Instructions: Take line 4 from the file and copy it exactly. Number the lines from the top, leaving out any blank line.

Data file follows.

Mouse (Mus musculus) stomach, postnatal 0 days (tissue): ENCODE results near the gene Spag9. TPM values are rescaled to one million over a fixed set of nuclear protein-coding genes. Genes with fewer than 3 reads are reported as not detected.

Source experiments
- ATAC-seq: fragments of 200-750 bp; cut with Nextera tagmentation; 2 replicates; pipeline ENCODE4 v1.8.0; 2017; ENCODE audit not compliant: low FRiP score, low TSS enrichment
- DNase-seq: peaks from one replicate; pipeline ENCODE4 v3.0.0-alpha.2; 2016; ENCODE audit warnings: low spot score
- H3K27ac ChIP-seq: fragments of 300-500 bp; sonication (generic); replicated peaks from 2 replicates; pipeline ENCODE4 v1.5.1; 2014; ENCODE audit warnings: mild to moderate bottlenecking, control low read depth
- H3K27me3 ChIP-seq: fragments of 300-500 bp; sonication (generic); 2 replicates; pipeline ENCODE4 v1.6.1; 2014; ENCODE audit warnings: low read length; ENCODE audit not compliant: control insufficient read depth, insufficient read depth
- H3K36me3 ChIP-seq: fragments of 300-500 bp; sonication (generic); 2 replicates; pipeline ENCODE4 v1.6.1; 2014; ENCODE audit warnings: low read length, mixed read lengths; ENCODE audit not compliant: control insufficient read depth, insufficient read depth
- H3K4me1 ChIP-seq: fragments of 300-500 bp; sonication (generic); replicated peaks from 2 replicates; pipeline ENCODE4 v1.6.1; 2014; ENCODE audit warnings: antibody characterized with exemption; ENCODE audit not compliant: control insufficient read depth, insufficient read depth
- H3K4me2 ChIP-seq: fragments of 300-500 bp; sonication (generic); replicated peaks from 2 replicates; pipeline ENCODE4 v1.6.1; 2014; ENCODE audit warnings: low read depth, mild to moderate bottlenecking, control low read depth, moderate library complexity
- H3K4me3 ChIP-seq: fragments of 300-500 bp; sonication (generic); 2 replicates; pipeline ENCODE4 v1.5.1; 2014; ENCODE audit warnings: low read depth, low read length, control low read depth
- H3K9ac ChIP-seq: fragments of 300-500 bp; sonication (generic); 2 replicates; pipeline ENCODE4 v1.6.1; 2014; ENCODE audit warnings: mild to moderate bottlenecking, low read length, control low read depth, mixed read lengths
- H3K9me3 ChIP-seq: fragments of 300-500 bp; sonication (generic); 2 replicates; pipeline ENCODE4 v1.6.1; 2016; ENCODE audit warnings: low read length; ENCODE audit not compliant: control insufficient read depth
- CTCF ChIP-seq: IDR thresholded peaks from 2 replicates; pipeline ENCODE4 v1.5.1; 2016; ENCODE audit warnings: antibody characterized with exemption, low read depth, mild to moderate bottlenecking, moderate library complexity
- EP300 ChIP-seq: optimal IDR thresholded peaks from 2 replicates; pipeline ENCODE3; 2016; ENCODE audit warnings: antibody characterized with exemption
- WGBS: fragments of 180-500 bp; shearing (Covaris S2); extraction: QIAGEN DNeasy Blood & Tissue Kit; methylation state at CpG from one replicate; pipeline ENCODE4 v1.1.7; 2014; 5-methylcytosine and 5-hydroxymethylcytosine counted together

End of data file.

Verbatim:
- DNase-seq: peaks from one replicate; pipeline ENCODE4 v3.0.0-alpha.2; 2016; ENCODE audit warnings: low spot score